â€œThe plight of these students who are seeking refuge in a church, and the potential for immigration officials and police to be raiding this church to extract the students, could cause significant damage to New Zealandâ€™s reputation as a welcoming and progressive country â€“ especially for international education.
â€œIn the current global climate this simply isnâ€™t wise, and itâ€™s likely the rest of the 300 students will suffer the same fate as the 41 who are now hiding from authorities.
â€œThis is a manifestly unjust situation for these students. There is no evidence of the students themselves having done wrong but they are being punished while the rogue agents get off scotfree.
â€œThe situation has arisen because of a cowboy industry that the National Government has taken no responsibility for controlling. Itâ€™s the students whose lives are being ruined, and New Zealandâ€™s reputation will suffer.
â€œThe Immigration Minister has failed these students and New Zealand for not exercising any discretion or common sense by rejecting their appeals.
â€œThe students should simply have their applications assessed on the merits with those eligible being able to stay. Itâ€™s about time we had a Government that offers compassion and natural justice,â€ says Iain Lees-Galloway.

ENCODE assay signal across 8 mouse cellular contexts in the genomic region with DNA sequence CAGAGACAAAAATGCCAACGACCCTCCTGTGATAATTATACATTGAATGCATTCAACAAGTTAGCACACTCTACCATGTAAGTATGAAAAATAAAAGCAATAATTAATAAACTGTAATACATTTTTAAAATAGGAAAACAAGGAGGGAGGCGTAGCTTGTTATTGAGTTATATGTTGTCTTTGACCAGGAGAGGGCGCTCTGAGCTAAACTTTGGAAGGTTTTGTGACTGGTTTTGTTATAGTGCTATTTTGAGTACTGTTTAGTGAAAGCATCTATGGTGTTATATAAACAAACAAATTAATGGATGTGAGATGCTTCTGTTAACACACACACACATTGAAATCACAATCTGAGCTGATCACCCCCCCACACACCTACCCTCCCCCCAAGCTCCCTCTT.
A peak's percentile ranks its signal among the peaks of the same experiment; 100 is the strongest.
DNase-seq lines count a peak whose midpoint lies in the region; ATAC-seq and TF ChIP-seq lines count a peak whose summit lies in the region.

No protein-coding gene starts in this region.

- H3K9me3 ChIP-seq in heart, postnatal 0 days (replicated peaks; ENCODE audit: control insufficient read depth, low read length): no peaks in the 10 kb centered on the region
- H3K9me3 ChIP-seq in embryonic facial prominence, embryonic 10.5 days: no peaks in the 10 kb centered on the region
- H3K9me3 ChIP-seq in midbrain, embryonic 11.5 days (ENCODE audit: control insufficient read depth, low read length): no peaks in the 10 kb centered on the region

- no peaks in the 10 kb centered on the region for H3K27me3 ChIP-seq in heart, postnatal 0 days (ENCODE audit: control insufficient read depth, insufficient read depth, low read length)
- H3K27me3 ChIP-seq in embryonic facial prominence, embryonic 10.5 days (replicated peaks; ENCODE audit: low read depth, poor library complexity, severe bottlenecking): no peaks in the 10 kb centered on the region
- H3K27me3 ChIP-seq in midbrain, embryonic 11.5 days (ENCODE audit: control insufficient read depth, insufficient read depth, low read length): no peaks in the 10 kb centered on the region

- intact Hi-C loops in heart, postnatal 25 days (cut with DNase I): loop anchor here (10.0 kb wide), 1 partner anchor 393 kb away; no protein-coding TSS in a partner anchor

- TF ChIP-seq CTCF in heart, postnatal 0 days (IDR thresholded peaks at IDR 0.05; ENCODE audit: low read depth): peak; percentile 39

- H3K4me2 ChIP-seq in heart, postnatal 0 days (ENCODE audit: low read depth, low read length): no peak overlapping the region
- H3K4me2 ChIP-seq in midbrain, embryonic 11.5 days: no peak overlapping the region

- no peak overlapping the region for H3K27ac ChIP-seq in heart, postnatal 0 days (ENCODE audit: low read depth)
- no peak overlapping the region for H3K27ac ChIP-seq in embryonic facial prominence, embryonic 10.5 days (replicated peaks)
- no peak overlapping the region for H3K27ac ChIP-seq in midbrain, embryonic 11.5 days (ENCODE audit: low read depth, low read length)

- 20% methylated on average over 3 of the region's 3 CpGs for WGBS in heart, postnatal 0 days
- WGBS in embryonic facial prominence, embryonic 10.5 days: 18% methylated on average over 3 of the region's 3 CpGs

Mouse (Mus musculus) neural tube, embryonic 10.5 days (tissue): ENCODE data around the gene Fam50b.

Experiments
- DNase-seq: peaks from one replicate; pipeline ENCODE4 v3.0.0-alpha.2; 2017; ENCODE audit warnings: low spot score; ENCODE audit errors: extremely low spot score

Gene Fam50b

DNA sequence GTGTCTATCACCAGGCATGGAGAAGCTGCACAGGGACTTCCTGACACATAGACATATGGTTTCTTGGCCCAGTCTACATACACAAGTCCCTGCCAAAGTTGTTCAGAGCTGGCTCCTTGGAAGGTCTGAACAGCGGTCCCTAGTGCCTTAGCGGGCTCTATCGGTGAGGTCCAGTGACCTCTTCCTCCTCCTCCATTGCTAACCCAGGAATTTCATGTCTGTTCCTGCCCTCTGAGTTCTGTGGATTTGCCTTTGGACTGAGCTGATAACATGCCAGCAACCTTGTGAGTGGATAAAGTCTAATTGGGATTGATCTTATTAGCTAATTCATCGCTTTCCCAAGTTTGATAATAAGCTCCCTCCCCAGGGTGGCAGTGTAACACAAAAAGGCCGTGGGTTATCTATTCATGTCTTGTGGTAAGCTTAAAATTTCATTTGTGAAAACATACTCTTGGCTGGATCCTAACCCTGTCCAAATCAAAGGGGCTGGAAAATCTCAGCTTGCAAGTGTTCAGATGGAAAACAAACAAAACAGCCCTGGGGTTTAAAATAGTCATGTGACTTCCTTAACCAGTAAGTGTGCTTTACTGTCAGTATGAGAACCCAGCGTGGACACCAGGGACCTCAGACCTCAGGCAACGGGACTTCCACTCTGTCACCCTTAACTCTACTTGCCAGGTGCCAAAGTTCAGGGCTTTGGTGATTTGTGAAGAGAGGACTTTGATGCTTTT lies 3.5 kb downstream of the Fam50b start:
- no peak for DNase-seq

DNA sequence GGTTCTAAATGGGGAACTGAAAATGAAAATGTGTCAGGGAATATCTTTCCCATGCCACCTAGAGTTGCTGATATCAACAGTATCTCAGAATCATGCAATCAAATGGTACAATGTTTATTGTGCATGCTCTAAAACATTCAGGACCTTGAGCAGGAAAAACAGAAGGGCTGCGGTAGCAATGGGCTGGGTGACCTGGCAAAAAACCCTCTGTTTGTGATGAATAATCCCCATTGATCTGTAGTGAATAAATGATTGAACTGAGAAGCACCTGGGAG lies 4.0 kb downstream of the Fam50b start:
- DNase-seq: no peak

The Migrants Workers Unionâ€™s AnuÂ Kallti, who is supporting these students, told SBS Punjabi newspaper that Immigration New Zealand needs to look at different parties involved in this whole mess. “These students are actually the victims. The Anglican Bishop of Auckland has written to Prime Minister Bill English to seek clemency for them, and we are hoping he will listen.â€
Joe Carolan of the Unite Union says these students are victims of the immigration machine.
â€œWe are saying these students are migrant workers and they are exploited by the agents, by the education providers, and if you want to punish them, punish the agents, punish the education providers, punish the immigration officials and also punish the ministers who have been complicit in setting up those schools,â€ he told SBS.